Several prominent Lodi-area residents died in 2005. Included:
Walter Pruss, 89, died Jan. 17, 2005
Pruss was a longtime Lodi resident and helped start the Lodi Police Partners program in 1993.
He was a longtime City Hall gadfly and Lodi Police Partners alumnus.
Pruss is remembered not only for his hard work on the Partners program, but also his commitment and interest in the community.
He remained supportive of the Partners program, writing letters to companies, making presentations to the community and spearheading fund-raisers.
Dr. Frank Johnson Jr., 83, died July 11, 2005
Johnson was an optometrist in Lodi since 1955, and was a member or board member of several organizations in Lodi.
After he moved to Lodi and set up his own practice, he continued to drive to Berkeley one day a week to teach classes.
Johnson served on the Lodi Memorial Hospital Foundation board, as a director for the Lodi Grape Festival board and on the Hutchins Street Square Foundation board, as well as helping to build Hutchins Street Square.
He stood out in front of the library on every White Cane Day, and delivered thousands of pairs of glasses to Vallejo, where they would be sent to other countries for distribution.
Kenneth Wayne Meadows, 68, died Oct. 20, 2005
Meadows founded a residential complex for recovering substance abusing women, to help them turn their lives around.
He provided an alcohol-free and drug-free environment for women and their children. The women learned how to cook, clean, shop and become better parents.
Meadows and his wife adopted more than 200 foster children over a 30-year period.
He gave them a sense of pride and approval that they longed for, and listened to them with a smile.
John Moran, 61, died Oct. 27, 2005
Moran was active on the Public Safety Committee, both in his role with the Red Cross and in helping develop the city's disaster preparedness plan.
He worked with the Sacramento Chapter of the Red Cross, to get about a dozen volunteers from Galt trained to provide emergency care in the event of a disaster in that city.
In addition, he was a board member of the Galt District Chamber of Commerce and participated in numerous Galt organizations, including Crime Stoppers, Boys and Girls Club, Rotary, Lions, Galt High Principal Advisory Committee, Galt Chiefs Pop Warner Football Program and the Galt Warriors Booster Club.
When it came to public service, he never said he couldn't help.
Jim Kissler, 79, died Oct. 28, 2005
Kissler was the master vineyardist who convinced Lodi's Tokay flame growers that premium winegrapes could be grown in the area's fertile soil.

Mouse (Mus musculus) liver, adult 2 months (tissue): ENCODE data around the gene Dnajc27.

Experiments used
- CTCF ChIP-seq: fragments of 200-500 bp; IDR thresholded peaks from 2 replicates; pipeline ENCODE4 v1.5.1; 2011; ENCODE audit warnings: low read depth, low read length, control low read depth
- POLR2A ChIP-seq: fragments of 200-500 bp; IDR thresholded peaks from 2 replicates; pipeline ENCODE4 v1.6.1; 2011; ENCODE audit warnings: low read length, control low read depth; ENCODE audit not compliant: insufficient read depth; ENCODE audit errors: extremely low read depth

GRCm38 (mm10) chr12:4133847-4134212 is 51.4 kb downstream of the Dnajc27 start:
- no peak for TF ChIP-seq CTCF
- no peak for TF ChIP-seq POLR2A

He is credited with educating local farmers with the knowledge to grow better grapes along with the economics of growing.
He also helped local growers uncover utipa, a disease that had been causing vines to wither in the 1970s.
He was always available as a farmer adviser.
Kissler studied mechanical harvesting and made arrangements to have two mechanical harvesters, the first in the state, shipped to the Lodi area in 1967.
He was a member of the San Joaquin County Agricultural Hall of Fame and was honored with the Lodi-Woodbridge Winegrape Commission's Award of Merit in 1999.
Eddie Aguirre, 44, died Nov. 20, 2005
Aguirre was the chairman of the Lodi Planning Commission, one of the founding stewards of the Lodi Chamber of Commerce's Leadership Lodi program, a board member of the Lodi Police Foundation, and both president and secretary of the Mexican-American Lions Club.
His other charitable endeavors are too numerous to mention.
His selfless spirit of giving and volunteerism is a thing of legend in and around Lodi.
Rev. Canon Roger Lee Wilkowski, 68, died Dec. 18, 2005
Wilkowski entered the ministry in 1988 after working 17 years for Texaco, and 12 years with various national restaurant chains. He became pastor at St. Luke's in July 2004.
He was a man of deep and abiding faith; that faith was a core of his life. Before coming to Galt, Wilkowski was interim rector at St. Michael's Episcopal Church in Carmichael and St. Peter Episcopal Church in Red Bluff.
For about 10 years, beginning in 1992, he was "Canon to the Ordinary," commonly known as the bishop's executive assistant.
Wilkowski was an extraordinarily gifted person who always saw the bright side of things. He was best known for his expression, "Not to worry; God will work it out."